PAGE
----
in character the whole time and he is a real leader, just like a director should be.

What part of the filmmaking is the hardest part?

Probably to have a sense of the whole movie while you shoot it. You always have preconceived ideas on how the picture should look like and you try very hard to match your expectations, but somehow it never goes as you planned. Sometimes you realize a scene is taking a direction you haven’t thought of and maybe it works even better than what you planned. Sometimes, however, it is necessary to repeat a scene

several times and pay close attention to the details. The key is to be flexible but to hold a general sense of what you’re shooting.


The most important part is distributing the film. What did you do for distributing your film?

At the moment, Blood Brotherhood is only available for film festivals. So far we have won 4 awards for best acting and best short.

In the meantime, however we had some notable names to review our work. Among these, some have already expressed

themselves with great comments:

John Clements (undisputed maximum expert of renaissance martial arts in America)

“​That’s very well shot and the production values looks very professional. Great choice of set and costuming. Compliments!”

Peter Cornwell (Director of the Hunting in Connecticut)

”Great directing, great acting, great story!”

Vince Tempera (Soundtrack composer for Kill bill: Volume 1)

“Great and accurate musical choice!”

Carmelo Agate (Set designer for the Netflix series “Medici”)

“Congratulations, the film has all my appreciation!”

After this phase we will distribute Blood Brotherhood on the media, where anyone could watch it.


What keeps you inspired to continue filmmaking?

To inspire others. I express myself much better with films than with any other form of art. For me it’s not enough to just read a story

or to see some pictures about it, I want to live in it and make other people feel like they’re living in that world.


What sorts of movies would you like to get involved if you had your choice?

At the moment I would like to take part in the new series of The Lord of the Rings, which are shooting in New Zealand,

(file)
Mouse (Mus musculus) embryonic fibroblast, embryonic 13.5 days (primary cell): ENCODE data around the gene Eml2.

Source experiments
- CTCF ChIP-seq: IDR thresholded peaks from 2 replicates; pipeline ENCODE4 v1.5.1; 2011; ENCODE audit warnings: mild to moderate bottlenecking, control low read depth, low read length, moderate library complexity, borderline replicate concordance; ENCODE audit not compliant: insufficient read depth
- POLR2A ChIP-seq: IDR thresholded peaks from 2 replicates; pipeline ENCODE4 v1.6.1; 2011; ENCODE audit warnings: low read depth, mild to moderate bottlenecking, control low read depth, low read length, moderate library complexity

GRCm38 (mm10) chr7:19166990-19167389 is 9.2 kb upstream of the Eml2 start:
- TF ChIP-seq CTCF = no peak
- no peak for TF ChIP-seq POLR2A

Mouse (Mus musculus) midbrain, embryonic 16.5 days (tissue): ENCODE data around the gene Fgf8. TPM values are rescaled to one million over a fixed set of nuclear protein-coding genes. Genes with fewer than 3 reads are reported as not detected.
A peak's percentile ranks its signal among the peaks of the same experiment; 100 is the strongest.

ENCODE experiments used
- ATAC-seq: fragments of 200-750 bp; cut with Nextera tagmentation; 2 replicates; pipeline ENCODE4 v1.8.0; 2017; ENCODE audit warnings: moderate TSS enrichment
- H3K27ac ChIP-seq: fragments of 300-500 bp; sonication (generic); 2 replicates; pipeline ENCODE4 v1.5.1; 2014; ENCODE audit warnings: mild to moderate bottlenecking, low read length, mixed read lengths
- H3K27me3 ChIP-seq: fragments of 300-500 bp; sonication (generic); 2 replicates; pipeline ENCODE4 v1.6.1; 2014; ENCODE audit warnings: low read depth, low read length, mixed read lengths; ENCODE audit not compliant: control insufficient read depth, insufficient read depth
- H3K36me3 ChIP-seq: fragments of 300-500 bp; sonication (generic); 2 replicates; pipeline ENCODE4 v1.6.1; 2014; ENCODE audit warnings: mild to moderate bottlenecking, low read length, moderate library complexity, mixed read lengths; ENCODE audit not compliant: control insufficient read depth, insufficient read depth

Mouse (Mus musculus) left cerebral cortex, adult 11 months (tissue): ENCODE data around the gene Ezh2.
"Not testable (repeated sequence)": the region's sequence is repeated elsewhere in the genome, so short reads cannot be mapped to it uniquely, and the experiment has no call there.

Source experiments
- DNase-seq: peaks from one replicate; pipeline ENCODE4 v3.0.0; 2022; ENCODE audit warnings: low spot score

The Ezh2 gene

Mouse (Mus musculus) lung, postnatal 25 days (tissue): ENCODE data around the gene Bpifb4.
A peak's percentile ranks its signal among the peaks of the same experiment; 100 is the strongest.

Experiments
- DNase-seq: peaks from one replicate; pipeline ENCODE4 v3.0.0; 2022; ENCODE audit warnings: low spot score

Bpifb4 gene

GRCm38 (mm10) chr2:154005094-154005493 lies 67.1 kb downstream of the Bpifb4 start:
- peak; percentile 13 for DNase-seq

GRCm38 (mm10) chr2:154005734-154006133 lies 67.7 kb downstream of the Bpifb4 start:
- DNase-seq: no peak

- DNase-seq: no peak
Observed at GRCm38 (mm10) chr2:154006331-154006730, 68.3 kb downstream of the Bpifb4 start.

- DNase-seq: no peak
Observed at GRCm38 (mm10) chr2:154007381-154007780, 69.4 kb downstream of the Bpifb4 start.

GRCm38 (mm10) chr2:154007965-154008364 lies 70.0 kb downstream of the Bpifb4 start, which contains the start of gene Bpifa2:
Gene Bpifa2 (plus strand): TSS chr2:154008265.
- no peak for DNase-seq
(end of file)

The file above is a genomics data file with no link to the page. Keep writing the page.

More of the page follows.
because I love the symbolic language of fantasy films. However, It was a lot of fun for me when I was a kid studying history,

it was like going on an adventure. War films have often inspired me, for the spirit of sharing, altruism and sacrifice that inspire

the suffering of many soldiers of all times and from all fronts. However, I also love light genres, such as musicals, in which I like to test

my singing skills, or brilliant costume satires on today's society. As right now the new series of Lord of the Rings that Peter Jackson

is shooting in New Zealand. Vikings on history channel and the Neflix series Medici. I would also like to make documentaries,

to educate the younger audience about history, I feel like in most schools they lack the right approach to it, for me since early

childhood history class was an adventure! Also because I had great teachers in my family that knew how to make it compelling,

something that could entertain and educate at the same time. I also love light genres, such as musicals in which I like to test my singing

and dancing skills that I learned back at the Academy. For my next project I hope to do a comedy.


What are your filmmaking goals?

I wish that every character I play and every film I direct can arouse strong emotions, that make the audience explore different worlds

perceive human dramas, make people think and suggest new ideas that inspire strong and great choices in everyone’s real life.

We are all reunited here at this great film festival because somehow at some point a movie has changed our life and our prospective on it.

That is what I want to do, to change people’s lives with films. To portray extraordinary stories in which ordinary people can find themselves.

In a word, I would like my films to remain in the hearts of the public many years after they are released.

If in hundreds of years people will still watch my movies like we watch Chaplin nowadays, that will be my award more than any other prize.


What is your next project?

I’m working on the script for a much bigger scale film, set in the 1930’s. Hopefully you’ll hear about it soon!


GOOD LUCK Marcus


Marcus' links:


IMdb:

https://pro.imdb.com/name/nm11026170/filmography


Instagram:

https://www.instagram.com/marcusmarcelli/